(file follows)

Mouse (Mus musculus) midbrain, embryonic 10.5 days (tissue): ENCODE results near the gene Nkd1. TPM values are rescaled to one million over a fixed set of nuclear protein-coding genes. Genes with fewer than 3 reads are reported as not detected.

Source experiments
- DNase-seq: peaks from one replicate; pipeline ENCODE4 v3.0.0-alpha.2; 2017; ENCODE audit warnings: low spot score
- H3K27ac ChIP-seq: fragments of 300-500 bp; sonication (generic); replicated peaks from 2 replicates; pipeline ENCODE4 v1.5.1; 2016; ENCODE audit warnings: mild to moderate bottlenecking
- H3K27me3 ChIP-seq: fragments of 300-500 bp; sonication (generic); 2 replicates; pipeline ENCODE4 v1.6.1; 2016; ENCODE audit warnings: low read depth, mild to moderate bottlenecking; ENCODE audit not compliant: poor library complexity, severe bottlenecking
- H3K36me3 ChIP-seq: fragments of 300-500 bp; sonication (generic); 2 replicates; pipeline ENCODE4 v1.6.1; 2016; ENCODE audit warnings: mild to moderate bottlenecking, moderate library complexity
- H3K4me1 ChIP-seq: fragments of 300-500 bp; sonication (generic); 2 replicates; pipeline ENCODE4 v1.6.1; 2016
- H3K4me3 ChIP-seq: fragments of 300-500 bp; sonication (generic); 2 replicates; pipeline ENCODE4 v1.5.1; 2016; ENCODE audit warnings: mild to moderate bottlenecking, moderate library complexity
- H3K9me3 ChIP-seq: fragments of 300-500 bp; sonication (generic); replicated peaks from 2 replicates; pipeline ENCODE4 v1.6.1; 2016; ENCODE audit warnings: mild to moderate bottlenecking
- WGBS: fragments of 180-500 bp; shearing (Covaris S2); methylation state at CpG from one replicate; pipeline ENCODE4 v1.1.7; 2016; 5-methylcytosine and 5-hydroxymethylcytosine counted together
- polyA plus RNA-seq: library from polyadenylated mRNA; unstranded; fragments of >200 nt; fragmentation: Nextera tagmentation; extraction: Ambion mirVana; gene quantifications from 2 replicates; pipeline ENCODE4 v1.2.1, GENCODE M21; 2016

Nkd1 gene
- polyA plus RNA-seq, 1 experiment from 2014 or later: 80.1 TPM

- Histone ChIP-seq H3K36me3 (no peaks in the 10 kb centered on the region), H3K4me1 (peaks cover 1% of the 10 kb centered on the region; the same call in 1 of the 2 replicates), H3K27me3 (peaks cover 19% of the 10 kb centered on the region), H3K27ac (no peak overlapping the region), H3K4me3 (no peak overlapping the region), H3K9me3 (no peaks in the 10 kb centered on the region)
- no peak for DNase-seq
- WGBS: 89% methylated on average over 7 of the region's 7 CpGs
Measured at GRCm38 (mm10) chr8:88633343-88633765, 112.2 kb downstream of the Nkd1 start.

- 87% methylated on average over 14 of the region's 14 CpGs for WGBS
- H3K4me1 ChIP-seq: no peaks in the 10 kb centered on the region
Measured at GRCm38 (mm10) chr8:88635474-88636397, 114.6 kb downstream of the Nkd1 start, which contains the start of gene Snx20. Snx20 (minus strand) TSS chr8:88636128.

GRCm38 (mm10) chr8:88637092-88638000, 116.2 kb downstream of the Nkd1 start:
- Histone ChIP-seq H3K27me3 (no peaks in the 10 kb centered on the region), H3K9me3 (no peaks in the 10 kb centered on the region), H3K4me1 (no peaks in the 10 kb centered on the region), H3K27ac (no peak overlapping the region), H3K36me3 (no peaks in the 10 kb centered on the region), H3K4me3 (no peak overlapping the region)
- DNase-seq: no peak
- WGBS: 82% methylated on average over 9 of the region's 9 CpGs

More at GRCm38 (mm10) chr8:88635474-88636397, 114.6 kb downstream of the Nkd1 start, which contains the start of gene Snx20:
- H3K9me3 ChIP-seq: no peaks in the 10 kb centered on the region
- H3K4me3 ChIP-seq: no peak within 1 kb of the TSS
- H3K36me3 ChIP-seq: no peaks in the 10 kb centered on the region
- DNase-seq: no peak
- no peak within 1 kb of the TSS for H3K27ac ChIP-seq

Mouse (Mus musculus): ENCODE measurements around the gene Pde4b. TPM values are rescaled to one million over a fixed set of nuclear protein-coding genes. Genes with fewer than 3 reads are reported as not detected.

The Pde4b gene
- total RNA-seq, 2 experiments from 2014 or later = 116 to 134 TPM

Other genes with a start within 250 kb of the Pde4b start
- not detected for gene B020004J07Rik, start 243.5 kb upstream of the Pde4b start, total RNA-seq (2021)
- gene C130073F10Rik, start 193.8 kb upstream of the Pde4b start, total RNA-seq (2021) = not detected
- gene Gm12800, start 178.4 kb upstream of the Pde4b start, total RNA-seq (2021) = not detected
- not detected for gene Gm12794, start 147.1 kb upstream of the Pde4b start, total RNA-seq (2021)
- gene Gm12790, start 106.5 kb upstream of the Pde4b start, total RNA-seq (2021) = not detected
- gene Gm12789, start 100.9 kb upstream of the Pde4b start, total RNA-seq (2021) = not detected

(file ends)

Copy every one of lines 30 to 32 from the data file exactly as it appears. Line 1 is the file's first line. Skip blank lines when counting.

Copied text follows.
- no peak within 1 kb of the TSS for H3K27ac ChIP-seq

Mouse (Mus musculus): ENCODE measurements around the gene Pde4b. TPM values are rescaled to one million over a fixed set of nuclear protein-coding genes. Genes with fewer than 3 reads are reported as not detected.

The Pde4b gene